Monday, 30 July 2007

There’s people on the pitch…

That’s it.

It’s all over bar the shouting. Today, I finished my last ever on call shift as a doctor working in general medicine. Back when I was a PRHO (remember those?), just out of medical school, I the abiding memory of my first ever on call shift was an overriding sense of fear. I’ve learnt so much since then and so much has become routine for me, that I think I’ll remember my last ever shift for being… well, for being pretty unmemorable, really.

All in all, I’ve liked hospital medicine. I’ve liked the patients I’ve met, the stories I’ve heard and the staff I’ve worked with. I feel that every day I’m making a difference – whether it’s literally bringing someone back from the dead or just taking the time to sit and listen to one of the elderly patients for five minutes or so. I’ve loved my job.

But there’s so much about the job that I don’t like. There’s so much of the overwork, constant hassle from various sources (often simultaneously), there’s the general expectation that I can be in four places, doing six different things all at the same time. I can’t remember the number of times I’ve wanted to shout out “THERE’S ONLY ONE ME!” I hate the fact that everything seems to be my responsibility. If a patient has broken their spectacles or if the MRI scanner has broken down, somehow, I’m supposed to sort it out. I’ve hated my job.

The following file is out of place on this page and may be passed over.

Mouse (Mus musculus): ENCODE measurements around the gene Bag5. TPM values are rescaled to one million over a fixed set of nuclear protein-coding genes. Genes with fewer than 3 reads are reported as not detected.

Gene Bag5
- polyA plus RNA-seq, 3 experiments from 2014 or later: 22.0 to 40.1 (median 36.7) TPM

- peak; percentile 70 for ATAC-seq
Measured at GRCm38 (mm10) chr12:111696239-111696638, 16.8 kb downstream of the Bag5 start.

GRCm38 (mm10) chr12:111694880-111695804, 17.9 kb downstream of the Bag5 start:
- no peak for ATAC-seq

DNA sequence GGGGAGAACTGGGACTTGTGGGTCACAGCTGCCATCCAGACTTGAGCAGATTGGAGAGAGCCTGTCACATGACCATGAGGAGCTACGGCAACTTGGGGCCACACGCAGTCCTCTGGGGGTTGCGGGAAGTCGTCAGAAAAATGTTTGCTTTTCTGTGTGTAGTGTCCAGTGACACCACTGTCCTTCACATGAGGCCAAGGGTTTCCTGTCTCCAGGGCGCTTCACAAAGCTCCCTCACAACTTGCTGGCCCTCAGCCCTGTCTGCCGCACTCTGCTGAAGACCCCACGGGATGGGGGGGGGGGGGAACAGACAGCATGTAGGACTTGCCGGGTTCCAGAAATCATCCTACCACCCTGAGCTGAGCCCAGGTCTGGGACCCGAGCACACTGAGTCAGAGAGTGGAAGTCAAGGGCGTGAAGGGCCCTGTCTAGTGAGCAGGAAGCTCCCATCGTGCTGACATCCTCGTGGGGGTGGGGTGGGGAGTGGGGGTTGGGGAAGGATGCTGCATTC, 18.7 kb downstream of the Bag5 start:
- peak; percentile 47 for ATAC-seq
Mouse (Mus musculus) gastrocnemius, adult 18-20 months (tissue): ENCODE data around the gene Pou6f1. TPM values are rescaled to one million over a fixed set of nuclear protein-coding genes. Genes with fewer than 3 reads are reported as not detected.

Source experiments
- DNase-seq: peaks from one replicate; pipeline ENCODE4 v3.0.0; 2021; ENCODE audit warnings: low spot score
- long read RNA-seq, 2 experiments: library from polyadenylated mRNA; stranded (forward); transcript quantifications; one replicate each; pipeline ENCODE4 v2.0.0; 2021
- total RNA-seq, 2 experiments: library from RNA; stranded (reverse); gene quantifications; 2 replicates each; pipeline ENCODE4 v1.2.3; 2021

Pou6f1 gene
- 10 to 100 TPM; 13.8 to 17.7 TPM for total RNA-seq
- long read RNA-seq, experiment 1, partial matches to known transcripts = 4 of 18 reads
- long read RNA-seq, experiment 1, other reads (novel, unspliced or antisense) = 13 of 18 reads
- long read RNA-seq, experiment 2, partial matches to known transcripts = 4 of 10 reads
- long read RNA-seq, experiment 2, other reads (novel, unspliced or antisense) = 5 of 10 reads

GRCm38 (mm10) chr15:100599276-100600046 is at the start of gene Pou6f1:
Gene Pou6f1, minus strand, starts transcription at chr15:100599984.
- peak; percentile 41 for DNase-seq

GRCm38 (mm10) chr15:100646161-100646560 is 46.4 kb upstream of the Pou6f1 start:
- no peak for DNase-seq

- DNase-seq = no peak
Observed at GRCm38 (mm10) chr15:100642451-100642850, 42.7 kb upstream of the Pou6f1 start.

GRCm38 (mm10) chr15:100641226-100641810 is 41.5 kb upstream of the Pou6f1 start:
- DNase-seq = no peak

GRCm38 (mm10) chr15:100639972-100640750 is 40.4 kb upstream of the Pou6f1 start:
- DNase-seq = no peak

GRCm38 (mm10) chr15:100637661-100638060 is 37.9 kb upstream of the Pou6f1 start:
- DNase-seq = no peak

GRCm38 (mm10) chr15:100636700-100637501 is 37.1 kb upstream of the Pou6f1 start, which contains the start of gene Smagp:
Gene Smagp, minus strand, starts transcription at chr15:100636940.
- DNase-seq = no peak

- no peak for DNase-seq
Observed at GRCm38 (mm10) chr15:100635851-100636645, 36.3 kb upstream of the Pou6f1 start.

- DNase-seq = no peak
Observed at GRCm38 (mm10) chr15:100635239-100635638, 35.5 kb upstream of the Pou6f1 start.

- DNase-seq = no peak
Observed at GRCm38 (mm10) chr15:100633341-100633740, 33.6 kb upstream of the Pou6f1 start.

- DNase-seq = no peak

The last patient I’ll ever admit to Gen. Med. was a woman in her mid-forties who was sent up from A&E because they suspected she had a deep-vein thrombosis (a blood clot in her big leg vein). It wasn’t an exciting, it wasn’t glamorous – but to be honest, hospital medicine rarely is. I walked off the unit with a wry smile and I think that that lady’s swollen leg will forever hold a certain place in my memories.

Anyway, I’m off to a new specialty in a new area. I’ve really been looking forward to the career change and I’m really excited by the new challenges that lie ahead.

I leave hospital medicine with countless memories. Some make me smile, some make me feel proud, some bring a lump to my throat and some make me shudder. I really believe that the grass is greener away from Gen. Med. and I’m going enjoy my new specialty more, but either way, I’ll keep you posted.

I’m a medical SHO no more. My new name badge will read:

Dr Michael Anderson
ST1 Anaesthetics

Bring it on.


Lala said...

Good luck!

Elaine said...

Best of luck in anaesthetics!

Jo said...

Good luck! Hope it goes really well - looking forward to hearing about it :-)

Future Doc said...

What drew you to Anaesthesia or is it part of the ACCS?

Congrats on escaping what sounds like a terrible rotation!

The Junior Doctor said...

Thank you all for your well-wishes - I'm really enjoying the new job so far!

Future doc - I'm not doing the ACCS rotation, I'm working in a pure anaesthetics rotation. I've already done medicine and A&E so there's no point in doing them again.

I started writing about what attracted me to anaesthetics but it got a bit long so I'll do a proper blog post about it next week.